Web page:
What do you mean with ‘amperage capacity’? The SFT-12 not burned out, several seconds on highest current possible are no problem. There was no damage to the LES or LED itself. However, I cannot recommend this operating conditions for longer service life, but this applies to all LEDs anyway.

Thanks, I just meant this. I was wondering how did you know it’s the max of this led :smiley:

Because the light flux does not increase any more at around 5 Amps :smiley: this is the maximum achievable light flux. If the LED is damaged or broken while testing, there would be a sudden end visible in the graph.

1 Thank

Which one do you prefer for the long throw, Luminus SFT-12, and CREE XPP??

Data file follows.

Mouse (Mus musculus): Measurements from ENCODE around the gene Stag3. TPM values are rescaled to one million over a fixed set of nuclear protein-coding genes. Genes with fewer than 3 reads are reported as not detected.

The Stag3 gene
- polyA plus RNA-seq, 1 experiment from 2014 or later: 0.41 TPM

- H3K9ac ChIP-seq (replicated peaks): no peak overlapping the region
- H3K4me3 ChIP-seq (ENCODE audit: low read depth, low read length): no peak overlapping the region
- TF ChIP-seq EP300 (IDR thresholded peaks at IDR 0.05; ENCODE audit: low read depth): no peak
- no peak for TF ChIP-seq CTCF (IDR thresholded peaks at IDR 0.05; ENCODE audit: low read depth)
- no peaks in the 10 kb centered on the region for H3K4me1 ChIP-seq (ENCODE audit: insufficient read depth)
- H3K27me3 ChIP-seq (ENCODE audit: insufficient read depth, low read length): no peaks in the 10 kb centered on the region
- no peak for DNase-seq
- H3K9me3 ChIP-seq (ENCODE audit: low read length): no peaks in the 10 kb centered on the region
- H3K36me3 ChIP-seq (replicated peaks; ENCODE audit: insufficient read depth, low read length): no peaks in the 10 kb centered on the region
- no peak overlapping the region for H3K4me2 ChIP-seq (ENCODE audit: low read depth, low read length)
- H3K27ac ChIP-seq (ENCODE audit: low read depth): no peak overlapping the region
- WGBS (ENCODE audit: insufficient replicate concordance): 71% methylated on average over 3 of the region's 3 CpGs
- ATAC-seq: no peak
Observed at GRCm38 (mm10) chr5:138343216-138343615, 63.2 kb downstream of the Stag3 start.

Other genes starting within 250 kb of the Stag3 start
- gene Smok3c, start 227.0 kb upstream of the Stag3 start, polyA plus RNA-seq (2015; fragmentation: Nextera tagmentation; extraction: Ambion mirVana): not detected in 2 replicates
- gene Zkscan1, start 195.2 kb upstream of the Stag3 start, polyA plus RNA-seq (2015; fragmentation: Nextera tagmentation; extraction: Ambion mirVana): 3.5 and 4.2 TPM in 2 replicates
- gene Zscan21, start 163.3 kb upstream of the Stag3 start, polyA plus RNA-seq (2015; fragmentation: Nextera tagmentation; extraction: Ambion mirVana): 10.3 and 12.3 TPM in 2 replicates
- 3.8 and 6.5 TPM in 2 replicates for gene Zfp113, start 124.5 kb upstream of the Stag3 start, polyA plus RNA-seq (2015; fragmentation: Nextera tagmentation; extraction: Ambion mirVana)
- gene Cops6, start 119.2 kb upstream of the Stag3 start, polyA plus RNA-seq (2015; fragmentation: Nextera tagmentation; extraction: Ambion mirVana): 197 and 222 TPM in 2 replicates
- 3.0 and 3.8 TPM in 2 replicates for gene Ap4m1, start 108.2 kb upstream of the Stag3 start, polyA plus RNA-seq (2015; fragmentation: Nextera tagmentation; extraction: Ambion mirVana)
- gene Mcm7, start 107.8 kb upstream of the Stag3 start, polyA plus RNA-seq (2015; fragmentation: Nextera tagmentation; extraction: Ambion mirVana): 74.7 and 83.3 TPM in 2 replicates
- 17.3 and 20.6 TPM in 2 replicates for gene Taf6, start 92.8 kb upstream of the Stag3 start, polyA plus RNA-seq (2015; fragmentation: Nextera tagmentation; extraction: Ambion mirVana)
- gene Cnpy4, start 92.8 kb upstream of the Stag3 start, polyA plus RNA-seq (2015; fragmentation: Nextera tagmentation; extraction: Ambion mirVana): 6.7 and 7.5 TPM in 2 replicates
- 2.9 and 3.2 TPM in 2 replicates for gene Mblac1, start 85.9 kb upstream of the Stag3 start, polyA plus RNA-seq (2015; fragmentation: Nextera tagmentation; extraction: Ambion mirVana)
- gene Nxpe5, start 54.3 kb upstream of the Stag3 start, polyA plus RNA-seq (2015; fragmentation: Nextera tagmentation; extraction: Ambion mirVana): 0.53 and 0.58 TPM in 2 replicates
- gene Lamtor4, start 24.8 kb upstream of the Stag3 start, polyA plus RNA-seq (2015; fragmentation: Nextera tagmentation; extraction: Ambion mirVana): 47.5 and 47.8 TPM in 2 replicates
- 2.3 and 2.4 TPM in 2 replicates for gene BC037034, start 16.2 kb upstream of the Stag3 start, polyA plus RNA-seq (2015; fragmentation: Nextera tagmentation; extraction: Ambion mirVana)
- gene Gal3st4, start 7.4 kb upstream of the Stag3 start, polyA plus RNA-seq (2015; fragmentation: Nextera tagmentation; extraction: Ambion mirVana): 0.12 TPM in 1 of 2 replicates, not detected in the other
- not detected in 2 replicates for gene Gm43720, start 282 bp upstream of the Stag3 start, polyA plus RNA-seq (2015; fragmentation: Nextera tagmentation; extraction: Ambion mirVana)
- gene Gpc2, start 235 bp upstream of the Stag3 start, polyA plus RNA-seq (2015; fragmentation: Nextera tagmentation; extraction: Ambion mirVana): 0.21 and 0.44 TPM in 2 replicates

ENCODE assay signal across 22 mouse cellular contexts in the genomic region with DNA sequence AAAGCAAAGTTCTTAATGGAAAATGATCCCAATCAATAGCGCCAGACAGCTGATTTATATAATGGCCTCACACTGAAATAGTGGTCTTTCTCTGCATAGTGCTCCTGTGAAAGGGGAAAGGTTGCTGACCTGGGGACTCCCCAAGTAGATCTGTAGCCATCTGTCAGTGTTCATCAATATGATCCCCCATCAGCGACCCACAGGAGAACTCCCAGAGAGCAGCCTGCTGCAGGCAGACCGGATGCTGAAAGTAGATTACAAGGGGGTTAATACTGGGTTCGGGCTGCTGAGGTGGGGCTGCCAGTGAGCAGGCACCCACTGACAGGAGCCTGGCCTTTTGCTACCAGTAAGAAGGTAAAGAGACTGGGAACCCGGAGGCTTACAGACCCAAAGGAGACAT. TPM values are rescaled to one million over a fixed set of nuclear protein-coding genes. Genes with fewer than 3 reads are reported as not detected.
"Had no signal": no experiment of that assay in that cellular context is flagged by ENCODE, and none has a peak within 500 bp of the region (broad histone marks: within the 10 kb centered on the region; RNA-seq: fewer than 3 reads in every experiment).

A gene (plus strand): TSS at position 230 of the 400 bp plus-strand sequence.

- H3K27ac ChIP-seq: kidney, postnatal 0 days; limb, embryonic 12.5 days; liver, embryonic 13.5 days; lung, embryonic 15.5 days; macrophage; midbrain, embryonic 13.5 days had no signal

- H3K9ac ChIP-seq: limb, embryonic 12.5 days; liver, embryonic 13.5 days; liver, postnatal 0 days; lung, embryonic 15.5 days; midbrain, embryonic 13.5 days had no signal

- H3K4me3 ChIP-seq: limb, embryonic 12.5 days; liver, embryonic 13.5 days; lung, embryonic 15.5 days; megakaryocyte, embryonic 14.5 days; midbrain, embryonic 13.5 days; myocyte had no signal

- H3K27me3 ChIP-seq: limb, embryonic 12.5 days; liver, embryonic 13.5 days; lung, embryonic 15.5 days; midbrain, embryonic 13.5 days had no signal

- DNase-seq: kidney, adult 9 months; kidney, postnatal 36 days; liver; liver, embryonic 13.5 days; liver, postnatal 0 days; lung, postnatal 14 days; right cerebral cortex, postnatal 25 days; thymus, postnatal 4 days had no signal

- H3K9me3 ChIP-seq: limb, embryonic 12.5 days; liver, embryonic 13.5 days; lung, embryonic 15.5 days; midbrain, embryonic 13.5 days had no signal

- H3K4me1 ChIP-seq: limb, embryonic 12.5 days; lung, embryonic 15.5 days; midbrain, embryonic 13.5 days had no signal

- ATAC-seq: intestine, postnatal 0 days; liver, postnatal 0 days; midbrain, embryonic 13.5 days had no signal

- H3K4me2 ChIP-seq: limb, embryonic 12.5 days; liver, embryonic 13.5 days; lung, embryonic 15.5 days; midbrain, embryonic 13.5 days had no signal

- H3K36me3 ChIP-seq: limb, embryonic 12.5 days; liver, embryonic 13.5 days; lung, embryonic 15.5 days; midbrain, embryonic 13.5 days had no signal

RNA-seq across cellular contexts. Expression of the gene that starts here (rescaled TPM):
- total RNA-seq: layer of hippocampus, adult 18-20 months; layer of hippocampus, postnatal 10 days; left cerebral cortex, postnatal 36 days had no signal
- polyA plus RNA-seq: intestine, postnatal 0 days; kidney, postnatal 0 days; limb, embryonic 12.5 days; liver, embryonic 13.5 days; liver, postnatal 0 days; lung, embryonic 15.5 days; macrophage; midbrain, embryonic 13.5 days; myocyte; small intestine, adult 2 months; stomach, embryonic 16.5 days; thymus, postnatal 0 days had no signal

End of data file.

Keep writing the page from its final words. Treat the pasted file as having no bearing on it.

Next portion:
Seems that the SFT-12 has a similar spec to the XPP.

Thanks for joining the party, hdtw!

1 Thank

I would use the XP-P over the SFT-12 for now. It has better tint, better selection of CCT and CRI.

Have you also considered the Osram W1 (CSLNM1.TG) and W2 (CSLPM1.TG) ?

Yup, the Osram W1 and W2 are also good options, they are also on my list.

But the most interesting thing is, that there is still a lack of information on SFT-12.

Prototype and prerelease Luminus emitters tend to become available on some places before the datasheets show up.

For example: SFT40 3000k and SFT70 3000k, and the SST-20 WxH when it first released.

Another theory (most likely since no electronics company will ever use componentes without any datasheet): Datasheet already exists, but is under NDA and only available for chinese companies.

2 Thanks

Well, “showing up” means public datasheets. But yes, I agree that is probably the likely explanation.

1 Thank